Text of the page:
“Wow,” Tommy proclaimed. “Bitter much?”
The waitress was quick to take the money and she whirred back around robotically to find some change. “You know what I mean Tommy. Jesse and I have to get up every morning and you don’t.” Kate slipped out of the booth and turned her eyes away from the two men, hoping they wouldn’t notice that she was deliberately avoiding eye contact. Hoping she could force the emergent tear back into her eye.
“Hey, I get up in the morning. Of course, it’s usually just to come here for breakfast and talk to the two of you.”
“Why don’t you tell Jess all about your life-changing letter and he can fill me in later?”
“Trust me. This is something the both of you will want to hear.”
For a moment, the envelope in front of them was forgotten. There was now another force distracting the trio. They each had something different weighing on their minds that morning, each had their own personal black cloud hanging above them, but at that moment Kate’s bad attitude seemed to be the prevalent issue. Whatever it was, it seemed to infect that one single table within that particular Morningside Heights coffee shop at that precise moment.
Quietly, Kate removed her coat from the rack. Tommy was the first to say something. “Kate?” he asked. “What’s going on? Are you all right?”
“You want to hear something funny?” she spoke, still purposefully looking off somewhere else. One of the waitresses was placing a fresh strawberry-rhubarb pie behind the glass pastry display. The cashier was having trouble closing the register, and slammed the drawer shut over and over and over. Kramer seemed to disapprove of everything within his sight lines.
“Why do I get the feeling that this isn’t really going to be something funny?” Tommy mused.
“I don’t think I’m in love with Gene anymore,” Kate answered. Tommy was right: it definitely was not funny. But it wasn’t a total surprise either. The marriage of Kate Prince and Gene Schneider had been one of the strangest couplings of all time. Intuitively, both Jesse and Tommy reached their hands over and placed them on the tips of Kate’s fingers, which were still anchored to the tabletop. “I’d like to believe that I was in love at some point. But to be honest, I’m really not so sure now.” Her eyes darted back and forth between her two best friends. “I think I might have made a mistake.” Breaking her hand away from theirs, Kate slipped on her coat and wiped her eyes with one sleeve, just to make sure nothing incriminating had leaked out. It might have been the first time in her life that Kate had ever admitted to making a mistake.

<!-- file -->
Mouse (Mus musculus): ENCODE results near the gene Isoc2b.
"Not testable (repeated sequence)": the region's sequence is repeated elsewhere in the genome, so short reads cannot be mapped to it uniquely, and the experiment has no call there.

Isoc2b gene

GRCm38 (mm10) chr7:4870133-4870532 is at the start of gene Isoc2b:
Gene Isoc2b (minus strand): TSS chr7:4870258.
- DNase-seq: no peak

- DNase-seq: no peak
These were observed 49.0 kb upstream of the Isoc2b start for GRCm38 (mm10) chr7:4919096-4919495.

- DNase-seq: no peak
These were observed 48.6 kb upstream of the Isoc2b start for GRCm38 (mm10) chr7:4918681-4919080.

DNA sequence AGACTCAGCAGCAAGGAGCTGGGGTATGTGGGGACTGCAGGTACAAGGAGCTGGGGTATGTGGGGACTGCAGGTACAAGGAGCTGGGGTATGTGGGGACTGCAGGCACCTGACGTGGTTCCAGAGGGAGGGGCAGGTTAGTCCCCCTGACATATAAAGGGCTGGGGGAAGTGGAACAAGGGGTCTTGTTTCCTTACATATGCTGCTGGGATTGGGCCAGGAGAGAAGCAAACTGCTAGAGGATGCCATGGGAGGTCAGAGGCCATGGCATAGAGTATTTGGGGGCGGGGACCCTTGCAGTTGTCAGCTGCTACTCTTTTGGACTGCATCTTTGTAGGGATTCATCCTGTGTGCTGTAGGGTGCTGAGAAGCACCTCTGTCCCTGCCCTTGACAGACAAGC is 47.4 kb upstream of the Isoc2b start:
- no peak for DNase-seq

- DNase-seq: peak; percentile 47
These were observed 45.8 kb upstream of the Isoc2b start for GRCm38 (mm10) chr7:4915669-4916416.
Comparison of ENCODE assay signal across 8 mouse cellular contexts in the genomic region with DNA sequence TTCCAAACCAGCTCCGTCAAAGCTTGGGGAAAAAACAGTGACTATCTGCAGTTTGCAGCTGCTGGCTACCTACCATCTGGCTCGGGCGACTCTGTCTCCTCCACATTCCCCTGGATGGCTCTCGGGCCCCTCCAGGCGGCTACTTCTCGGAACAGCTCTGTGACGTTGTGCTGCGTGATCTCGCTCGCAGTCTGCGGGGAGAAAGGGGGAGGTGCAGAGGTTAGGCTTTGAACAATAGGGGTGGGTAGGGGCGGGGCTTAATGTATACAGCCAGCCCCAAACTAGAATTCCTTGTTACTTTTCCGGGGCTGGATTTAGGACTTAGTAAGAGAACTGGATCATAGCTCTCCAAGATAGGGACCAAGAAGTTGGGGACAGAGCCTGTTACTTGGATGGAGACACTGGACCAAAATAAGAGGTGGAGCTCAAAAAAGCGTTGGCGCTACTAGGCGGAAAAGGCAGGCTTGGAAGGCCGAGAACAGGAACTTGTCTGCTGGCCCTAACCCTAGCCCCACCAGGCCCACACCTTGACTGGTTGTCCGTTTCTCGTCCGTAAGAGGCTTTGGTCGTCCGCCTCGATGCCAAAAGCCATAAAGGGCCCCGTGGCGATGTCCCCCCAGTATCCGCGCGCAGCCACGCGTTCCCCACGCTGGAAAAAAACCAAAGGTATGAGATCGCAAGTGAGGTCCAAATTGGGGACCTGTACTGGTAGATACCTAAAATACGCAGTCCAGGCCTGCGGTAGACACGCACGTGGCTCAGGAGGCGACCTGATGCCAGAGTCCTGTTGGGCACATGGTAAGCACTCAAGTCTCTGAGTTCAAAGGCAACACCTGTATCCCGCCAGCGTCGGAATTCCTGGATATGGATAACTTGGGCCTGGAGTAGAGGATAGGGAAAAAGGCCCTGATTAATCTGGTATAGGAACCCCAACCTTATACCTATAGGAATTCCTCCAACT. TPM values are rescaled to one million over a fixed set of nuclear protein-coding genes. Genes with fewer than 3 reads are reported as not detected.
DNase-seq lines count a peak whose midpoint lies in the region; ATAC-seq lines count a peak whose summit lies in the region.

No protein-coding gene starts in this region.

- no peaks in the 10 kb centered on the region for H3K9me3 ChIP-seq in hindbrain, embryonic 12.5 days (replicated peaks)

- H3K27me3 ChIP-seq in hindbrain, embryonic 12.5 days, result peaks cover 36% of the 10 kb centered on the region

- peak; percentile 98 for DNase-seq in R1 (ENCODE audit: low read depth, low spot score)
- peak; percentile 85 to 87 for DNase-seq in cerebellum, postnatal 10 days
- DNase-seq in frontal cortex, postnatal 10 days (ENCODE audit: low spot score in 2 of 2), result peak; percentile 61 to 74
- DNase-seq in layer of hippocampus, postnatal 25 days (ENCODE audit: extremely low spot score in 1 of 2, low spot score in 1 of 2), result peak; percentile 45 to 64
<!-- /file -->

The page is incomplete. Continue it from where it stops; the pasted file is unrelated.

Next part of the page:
“Jeez. Now I feel bad for telling you about my date last night,” Jesse confessed.
“I just feel bad Kate’s been stuck with a dude named Gene for three years,” Tommy said to Jesse, managing half a smile in the corner of his mouth.
Friends like these never need to say the all-too-obvious I’m sorry’s. In some ways, their own empathic conventions were actually better anyhow. Their normal reactions were much easier for them to take than any overflowing sympathy.
“Have you talked to him?” Jesse asked, hoping the answer would be a yes.
Kate took the change from the approaching waitress. “No. Not yet. I just realized it all this morning, before coming here. But of course I’d tell the two of you first, right? Isn’t that how we do things around here?”
“It’s how we’ve always done things.” Tommy’s words were comforting. In a microsecond, their entire friendship weaved its way through all three of them. This wasn’t the first time they would run into a difficult obstacle together, and it certainly wouldn’t be the last.
“Come on Kate,” Jesse said, taking one last gulp of coffee and rising from his seat too. “I’ll walk you to the subway.”
Tommy took note of the fact that the details of the letter on the table were not questioned again. “Call me if you need anything,” he said, watching them exit the restaurant.
The waitress collected their dirty plates and asked Tommy if he wanted his usual for breakfast. He replied with a look that seemed to ask, why wouldn’t I?
The plate with the apple core disappeared into the kitchen where it would be dumped into a bag amongst various items that were only ever destined to be forgotten. Tommy clutched the letter in his hands for a few minutes before sliding the envelope back into his coat pocket, worrying about whatever change the future might hold. He knew well enough that Manhattan would always send signals, if only its residents could stop and feel them. The city itself breathes in with every tragedy: every obituary in the New York Times; every jackhammer upon its streets; every time a girl leaves a boy; every slight transgression that takes place within its invisible walls. And every time New Yorkers breathe a collective sigh of relief, every time they find peace in themselves, every time they find each other again, every time they bring new life into the world or enjoy a good book, or put a fresh coat of paint on an old cracked wall. Manhattan exhales. The city breathes in. The city breathes out. Breathe in. Breathe out. I knew when Tommy could feel it, but he still had no way of knowing just what was waiting for him around the corner. He banged on the window beside him once more as another body blocked his view of Broadway.